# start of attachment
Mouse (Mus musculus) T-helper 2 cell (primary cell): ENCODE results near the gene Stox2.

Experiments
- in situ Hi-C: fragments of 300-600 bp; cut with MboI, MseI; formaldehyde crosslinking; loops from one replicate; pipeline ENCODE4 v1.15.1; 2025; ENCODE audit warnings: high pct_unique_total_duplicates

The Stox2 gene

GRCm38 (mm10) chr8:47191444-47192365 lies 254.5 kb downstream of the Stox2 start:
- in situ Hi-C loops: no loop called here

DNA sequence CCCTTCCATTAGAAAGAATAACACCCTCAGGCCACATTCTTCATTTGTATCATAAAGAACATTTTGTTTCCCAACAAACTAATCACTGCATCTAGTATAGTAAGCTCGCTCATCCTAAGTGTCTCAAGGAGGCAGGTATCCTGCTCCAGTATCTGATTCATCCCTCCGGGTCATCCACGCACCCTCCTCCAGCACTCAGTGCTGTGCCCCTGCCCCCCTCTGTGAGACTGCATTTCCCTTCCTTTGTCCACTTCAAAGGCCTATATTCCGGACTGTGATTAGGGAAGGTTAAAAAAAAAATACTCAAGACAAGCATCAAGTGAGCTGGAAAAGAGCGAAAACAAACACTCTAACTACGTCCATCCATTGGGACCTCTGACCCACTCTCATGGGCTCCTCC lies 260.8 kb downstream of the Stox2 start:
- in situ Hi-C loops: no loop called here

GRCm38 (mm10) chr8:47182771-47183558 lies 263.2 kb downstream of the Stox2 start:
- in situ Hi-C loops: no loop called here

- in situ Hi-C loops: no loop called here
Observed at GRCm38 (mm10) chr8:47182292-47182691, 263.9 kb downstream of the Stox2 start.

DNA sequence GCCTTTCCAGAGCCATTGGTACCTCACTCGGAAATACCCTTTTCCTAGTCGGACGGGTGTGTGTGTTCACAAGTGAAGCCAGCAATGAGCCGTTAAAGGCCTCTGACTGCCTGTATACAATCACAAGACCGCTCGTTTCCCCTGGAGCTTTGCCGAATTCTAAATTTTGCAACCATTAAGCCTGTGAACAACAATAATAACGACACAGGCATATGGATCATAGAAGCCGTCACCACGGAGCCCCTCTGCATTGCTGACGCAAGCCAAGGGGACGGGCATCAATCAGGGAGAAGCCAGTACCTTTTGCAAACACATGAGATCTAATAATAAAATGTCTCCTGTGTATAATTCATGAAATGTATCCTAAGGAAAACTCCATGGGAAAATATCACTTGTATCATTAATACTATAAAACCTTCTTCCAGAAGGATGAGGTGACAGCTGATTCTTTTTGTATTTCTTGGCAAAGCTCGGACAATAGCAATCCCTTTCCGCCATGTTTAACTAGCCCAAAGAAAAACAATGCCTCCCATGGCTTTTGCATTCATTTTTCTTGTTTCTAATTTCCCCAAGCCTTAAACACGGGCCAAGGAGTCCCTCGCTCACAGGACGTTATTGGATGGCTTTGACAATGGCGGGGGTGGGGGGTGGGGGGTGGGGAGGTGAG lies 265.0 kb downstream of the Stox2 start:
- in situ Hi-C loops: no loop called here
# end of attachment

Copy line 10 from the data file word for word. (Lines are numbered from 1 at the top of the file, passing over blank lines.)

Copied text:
- in situ Hi-C loops: no loop called here